Recalling the goal that won Hayes and Chelsea their first trophy and kick-started an era of success that still lasts to this day, the current head coach remembers it like it was yesterday and hopes a player who has enjoyed such an affinity with the FA Cup can leave one more mark on it come Sunday.

“Now I think about it and think, ‘Goodness, that was so significant,’ but at the time I just wanted to win badly for the club, I wanted them to have a moment they could live with forever.

“Did I know when we would go on to achieve what we’d have now? I didn’t even think I’d still be here! I didn’t think this would be a long journey, but that was the catalyst and Ji scoring that goal or me symbolizes what a great era this has been for this club and I hope we can do that again on Sunday.”

Ji’s settling-in period to a new country, continent, and lifestyle was aided by the fact Chelsea at the time also had Japanese international Yuki Nagasato in their squad, and privately there were concerns about how Ji would find life in London when Nagasato left for Wolfsburg at the end of 2014.

Nagasato would regularly frequent the same quaint coffee shop in Cobham, closely followed around by a homesick Ji, but the South Korean went on to flourish and become one of the more outgoing members of the group, even if she remained somewhat of an enigma to those outside her bubble.

“She has so much personality and is just smart and intelligent,” said Rafferty. “She also knows when to pretend she can’t understand what you’re saying!

“She was just cheeky and funny. She used to pretend she didn’t understand you even if she did. She settled, there’s a big Korean community in the area, her agent lived in the area, I know she was always happy in England, she just fitted in.”

Over the course of the next eight years, Ji would regularly contribute goals and assists and played a huge role in her team’s success.

She scored against Sunderland in the game Chelsea won their first league title at the end of 2015, and in 2019 scored a last-minute free kick to dent the title hopes of this weekend’s opponents Manchester City, who she has scored six goals against during her time in England, more than she’s scored against any other club.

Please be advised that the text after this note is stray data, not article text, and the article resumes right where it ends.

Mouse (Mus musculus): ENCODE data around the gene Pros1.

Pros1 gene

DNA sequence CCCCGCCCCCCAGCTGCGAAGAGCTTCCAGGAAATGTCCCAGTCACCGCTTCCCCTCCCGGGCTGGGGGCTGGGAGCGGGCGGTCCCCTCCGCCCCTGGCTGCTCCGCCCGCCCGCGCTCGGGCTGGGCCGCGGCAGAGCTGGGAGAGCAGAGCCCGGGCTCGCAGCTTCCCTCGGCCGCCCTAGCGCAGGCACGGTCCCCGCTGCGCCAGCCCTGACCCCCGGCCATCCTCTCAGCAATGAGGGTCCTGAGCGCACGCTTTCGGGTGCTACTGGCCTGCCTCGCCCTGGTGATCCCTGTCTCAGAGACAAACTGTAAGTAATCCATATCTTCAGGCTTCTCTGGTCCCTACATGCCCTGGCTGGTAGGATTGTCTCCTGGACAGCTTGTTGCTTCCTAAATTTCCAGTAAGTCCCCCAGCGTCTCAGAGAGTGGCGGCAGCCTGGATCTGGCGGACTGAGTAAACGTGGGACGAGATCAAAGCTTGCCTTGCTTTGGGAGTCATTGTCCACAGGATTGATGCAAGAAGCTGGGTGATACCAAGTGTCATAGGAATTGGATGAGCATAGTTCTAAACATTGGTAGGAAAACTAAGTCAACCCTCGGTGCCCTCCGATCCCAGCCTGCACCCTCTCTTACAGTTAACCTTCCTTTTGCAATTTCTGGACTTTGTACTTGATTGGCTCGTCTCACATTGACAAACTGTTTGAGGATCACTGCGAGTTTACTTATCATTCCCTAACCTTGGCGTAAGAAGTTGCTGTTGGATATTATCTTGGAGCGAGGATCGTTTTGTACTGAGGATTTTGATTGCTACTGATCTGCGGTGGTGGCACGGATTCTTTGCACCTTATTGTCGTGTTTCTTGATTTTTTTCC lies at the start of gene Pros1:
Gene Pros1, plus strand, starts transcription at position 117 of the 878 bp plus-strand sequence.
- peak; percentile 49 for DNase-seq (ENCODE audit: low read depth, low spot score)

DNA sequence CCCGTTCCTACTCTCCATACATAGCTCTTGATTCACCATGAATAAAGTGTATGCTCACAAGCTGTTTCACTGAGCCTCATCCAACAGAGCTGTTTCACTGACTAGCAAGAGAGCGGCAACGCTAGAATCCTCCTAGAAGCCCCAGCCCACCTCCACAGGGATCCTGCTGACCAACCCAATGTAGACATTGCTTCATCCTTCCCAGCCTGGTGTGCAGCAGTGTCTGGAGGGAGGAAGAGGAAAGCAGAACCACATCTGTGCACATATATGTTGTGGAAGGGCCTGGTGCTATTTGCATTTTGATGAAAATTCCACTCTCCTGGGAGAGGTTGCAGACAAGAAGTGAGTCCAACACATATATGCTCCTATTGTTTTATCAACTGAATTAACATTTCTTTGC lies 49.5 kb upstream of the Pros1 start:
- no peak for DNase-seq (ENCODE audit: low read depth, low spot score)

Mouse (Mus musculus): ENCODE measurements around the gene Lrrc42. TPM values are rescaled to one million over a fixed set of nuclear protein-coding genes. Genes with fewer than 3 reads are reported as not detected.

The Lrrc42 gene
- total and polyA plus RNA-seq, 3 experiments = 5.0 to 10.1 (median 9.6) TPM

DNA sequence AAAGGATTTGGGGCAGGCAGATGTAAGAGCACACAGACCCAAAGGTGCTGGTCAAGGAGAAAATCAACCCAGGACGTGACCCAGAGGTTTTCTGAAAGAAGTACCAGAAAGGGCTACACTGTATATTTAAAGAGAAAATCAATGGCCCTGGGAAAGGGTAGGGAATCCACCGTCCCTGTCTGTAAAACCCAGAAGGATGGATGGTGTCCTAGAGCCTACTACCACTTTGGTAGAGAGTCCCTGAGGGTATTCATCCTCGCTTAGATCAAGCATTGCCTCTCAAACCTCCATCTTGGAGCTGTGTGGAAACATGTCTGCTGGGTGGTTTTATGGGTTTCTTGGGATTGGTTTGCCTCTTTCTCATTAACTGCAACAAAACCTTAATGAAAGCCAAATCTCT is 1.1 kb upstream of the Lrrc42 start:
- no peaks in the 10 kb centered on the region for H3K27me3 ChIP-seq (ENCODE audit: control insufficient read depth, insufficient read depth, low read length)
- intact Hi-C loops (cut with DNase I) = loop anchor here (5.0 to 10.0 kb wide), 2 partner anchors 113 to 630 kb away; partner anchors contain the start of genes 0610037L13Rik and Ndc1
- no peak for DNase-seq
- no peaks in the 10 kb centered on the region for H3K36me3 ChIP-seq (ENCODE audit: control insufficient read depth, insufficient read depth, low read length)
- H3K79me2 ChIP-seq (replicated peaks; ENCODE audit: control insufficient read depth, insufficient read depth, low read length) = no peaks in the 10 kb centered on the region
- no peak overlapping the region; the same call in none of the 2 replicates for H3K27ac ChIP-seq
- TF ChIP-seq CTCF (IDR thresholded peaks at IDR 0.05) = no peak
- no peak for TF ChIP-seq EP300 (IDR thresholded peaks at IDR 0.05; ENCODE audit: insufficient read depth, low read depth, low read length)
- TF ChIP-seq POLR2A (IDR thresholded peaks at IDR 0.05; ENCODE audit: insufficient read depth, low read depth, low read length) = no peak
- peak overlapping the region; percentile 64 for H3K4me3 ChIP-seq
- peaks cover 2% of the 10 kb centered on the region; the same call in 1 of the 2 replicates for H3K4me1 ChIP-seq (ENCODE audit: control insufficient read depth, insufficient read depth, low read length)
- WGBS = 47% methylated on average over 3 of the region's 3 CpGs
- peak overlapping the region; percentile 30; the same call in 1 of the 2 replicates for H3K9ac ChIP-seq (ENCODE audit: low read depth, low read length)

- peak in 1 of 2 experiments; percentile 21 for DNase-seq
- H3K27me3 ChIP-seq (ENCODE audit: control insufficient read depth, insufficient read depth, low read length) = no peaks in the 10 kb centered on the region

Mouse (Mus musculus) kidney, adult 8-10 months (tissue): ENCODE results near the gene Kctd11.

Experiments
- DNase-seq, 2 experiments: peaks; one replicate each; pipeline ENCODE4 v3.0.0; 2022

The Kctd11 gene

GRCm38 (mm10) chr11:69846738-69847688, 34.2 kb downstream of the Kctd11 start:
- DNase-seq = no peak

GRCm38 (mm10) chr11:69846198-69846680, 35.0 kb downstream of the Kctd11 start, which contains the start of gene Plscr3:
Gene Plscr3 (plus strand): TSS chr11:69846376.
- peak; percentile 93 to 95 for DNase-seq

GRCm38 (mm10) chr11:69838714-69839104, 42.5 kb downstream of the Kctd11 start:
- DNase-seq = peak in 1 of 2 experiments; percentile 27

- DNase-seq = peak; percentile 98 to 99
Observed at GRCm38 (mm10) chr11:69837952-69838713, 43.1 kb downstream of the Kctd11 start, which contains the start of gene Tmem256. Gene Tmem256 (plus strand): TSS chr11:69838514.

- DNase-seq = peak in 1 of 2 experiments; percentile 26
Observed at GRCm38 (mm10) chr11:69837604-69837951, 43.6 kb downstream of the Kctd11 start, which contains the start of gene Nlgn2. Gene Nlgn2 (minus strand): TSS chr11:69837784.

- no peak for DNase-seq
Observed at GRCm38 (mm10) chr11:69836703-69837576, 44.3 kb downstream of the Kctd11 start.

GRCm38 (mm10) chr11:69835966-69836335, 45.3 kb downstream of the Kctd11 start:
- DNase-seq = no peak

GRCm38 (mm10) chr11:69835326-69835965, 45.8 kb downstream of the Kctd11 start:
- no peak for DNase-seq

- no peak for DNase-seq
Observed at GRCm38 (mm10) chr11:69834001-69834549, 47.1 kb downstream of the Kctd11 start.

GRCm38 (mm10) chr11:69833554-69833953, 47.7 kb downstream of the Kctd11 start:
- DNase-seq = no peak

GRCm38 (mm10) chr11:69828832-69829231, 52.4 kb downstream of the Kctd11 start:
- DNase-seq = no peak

That record only emphasizes how often Ji has been the player for the big moment and why her arrival symbolized the start of a dynasty for both her, her teammates, her manager, and her club.

She could have gone elsewhere, with even European giants Lyon once coming calling for her services, but both player and club turned down any unwanted advances. Ji was Chelsea and Chelsea was Ji.

“Without trying, single-handedly she changed the team and changed Chelsea,” admitted Rafferty. “She knew she was good. She wasn’t insecure or coming here to prove a point.

“She had a confidence that meant the language barrier didn’t affect her. She could actually be a bit of a moaner in training. Not in a bad way, just very cheeky, always asking if we were playing a match because she just wanted to play, to get better.”


After Sunday, Hayes will never again be able to call upon the services of a player who has contributed toward the greatest period of success the club has ever seen.

While it would be a very Ji So-yun trait to bow out by having some sort of say in Sunday’s showpiece final, Hayes believes her legacy could even go further than that.

“She wants a statue,” she laughed. “That’s all she keeps saying to me and I keep telling her she deserves one. I’ll go on record and say Ji So-yun deserves a statue — easily. She is the best player to wear a Chelsea shirt to date.

“We just took an opportunity at the right time. It was right place, right time, but she is easily one of the best players I’ve ever seen. Genius.”